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We are Surrounded by so Great a Cloud of Witnesses…

Since the 9th Century, the 1st Sunday after Pentecost has been known as All Saints Day. The Emperor Leo VI the Wise wanted to build a church and dedicate it to his wife, the Empress Theophano, believing that she was among the righteous. However, the Empress forbade him to do so. Instead, he decided to commemorate all saints both known to the world and known only to God on the Sunday after Pentecost. This would ensure that his wife would always be remembered. 
 
Saints known only to God. What does this mean? Well, a good example is the Tomb of the Unknown Soldier. Many countries like the United States and Greece have this tradition. In Washington D.C., a soldier guards the Tomb of the Unknown Soldier 24 hours a day. The Tomb signifies those who were killed in war of which their remains could not be identified. 
 
For those who have anonymously reposed in the Faith, their identity is known only by God. It is not only on All Saints day that we remember the righteous both known and unknown but at every Divine Liturgy. 
 
At the Consecration (Επίκλησις) of the Holy Gifts the celebrant intones these words: Again, we offer You this spiritual worship for those who have reposed in the faith: forefathers, fathers, patriarchs, prophets, apostles, preachers, evangelists, martyrs, confessors, ascetics, and for every righteous spirit made perfect in faith. This last part of the prayer includes those known only to God.
 
Last Sunday, on Pentecost, the Apostles received the Holy Spirit which was promised to them by Christ. From there on, in obedience to the Great Commission (Go and make disciples of all nations) they spread the Good News throughout the world. It is interesting to note that All Saints Day does not just commemorate all the righteous from the Apostles to present. It includes all the righteous before God from Adam to the end of time, such as: the Forefathers, Patriarchs and Prophets. The latter preceded the Incarnation of Christ and were not there at Pentecost but did experience a taste of the things to come.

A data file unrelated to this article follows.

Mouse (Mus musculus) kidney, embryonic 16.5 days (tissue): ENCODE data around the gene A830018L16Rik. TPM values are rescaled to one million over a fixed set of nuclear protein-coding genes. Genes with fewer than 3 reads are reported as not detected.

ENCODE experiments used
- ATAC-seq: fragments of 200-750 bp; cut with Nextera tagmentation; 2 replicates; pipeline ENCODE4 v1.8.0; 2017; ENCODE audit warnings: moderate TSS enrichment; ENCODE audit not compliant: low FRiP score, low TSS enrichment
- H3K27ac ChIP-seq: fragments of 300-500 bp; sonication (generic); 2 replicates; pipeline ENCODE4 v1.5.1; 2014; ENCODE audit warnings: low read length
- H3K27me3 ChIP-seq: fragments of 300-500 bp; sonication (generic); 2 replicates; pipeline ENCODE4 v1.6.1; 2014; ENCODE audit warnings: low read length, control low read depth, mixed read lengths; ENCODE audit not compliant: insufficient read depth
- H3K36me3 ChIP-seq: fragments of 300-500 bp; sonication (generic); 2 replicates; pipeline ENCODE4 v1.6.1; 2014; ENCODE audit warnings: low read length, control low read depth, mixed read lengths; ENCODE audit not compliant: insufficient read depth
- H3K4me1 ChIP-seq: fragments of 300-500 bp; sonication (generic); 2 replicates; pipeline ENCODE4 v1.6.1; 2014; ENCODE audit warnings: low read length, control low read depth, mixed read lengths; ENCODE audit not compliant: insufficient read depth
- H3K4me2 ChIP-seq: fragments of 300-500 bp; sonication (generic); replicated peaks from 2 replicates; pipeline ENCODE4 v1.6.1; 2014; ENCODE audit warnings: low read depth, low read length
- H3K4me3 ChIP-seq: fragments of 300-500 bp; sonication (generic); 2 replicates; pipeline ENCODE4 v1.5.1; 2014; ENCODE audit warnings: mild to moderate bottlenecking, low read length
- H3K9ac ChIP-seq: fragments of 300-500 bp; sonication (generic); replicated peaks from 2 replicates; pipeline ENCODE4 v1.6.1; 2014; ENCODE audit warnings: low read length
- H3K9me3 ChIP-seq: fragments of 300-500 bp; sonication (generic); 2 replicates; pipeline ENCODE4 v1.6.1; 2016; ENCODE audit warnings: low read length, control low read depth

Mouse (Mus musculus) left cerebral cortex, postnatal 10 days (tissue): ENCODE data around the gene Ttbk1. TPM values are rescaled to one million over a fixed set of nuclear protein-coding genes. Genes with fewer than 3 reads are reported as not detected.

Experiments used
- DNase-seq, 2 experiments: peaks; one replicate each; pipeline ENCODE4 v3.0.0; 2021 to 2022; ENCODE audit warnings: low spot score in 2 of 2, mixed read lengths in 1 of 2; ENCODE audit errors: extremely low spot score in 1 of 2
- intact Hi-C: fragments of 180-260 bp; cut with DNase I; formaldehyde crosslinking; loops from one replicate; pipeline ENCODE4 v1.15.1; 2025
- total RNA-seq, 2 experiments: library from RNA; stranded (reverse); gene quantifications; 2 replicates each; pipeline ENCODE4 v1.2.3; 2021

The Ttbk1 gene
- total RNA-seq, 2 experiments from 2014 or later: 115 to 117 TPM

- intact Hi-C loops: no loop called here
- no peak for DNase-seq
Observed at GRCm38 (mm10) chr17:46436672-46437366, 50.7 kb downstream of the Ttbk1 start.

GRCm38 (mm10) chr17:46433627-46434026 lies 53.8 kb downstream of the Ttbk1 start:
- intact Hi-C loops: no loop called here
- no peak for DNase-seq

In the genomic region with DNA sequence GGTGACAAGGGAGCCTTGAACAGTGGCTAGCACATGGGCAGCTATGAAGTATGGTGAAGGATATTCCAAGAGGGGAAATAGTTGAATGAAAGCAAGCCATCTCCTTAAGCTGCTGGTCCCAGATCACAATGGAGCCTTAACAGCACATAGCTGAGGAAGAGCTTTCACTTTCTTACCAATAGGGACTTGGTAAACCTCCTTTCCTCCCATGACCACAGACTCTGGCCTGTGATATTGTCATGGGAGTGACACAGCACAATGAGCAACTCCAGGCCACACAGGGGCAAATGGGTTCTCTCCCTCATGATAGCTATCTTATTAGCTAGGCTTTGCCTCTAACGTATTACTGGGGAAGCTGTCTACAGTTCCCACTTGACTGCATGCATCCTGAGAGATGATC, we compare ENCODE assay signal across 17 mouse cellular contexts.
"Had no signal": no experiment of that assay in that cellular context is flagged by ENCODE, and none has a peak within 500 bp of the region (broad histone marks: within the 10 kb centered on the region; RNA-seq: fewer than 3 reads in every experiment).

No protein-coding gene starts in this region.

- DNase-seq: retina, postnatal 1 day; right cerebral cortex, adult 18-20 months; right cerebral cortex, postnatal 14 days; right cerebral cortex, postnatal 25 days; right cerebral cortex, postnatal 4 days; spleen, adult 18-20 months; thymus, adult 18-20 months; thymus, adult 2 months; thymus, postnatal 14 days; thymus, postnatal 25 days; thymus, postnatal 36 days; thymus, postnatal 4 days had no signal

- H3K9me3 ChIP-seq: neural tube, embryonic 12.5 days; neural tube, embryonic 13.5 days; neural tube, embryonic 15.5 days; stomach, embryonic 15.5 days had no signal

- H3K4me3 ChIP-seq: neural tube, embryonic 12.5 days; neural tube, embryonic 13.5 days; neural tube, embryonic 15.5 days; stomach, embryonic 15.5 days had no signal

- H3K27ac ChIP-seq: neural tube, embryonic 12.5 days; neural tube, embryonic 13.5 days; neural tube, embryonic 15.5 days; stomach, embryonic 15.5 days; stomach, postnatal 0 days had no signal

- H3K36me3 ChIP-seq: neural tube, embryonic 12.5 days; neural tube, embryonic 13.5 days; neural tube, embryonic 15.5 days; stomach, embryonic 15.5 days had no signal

The Prophets spoke about the Incarnation of the Lord, His Passion and Resurrection. Christ reminded the Jews that the Scriptures spoke about Him and that He was the fulfillment of the Law and Prophets. After His Resurrection, on the way to Emmaus he rebuked the two He met on the road for their disbelief: O foolish ones, and slow of heart to believe in all that the prophets have spoken, ought not the Christ to have suffered these things and to enter into His glory? And beginning at Moses and all the Prophets, He expounded to them in all the Scriptures the things concerning Himself (Lk 24: 25-27).  
 
St Gregory the Theologian taught that the Prophets established the Church, the Apostles conjoined it and the Evangelists set it in order. It is the martyrs, confessors, ascetics and every righteous spirit made perfect in faith who continued the Apostolic work and bore witness to the faith.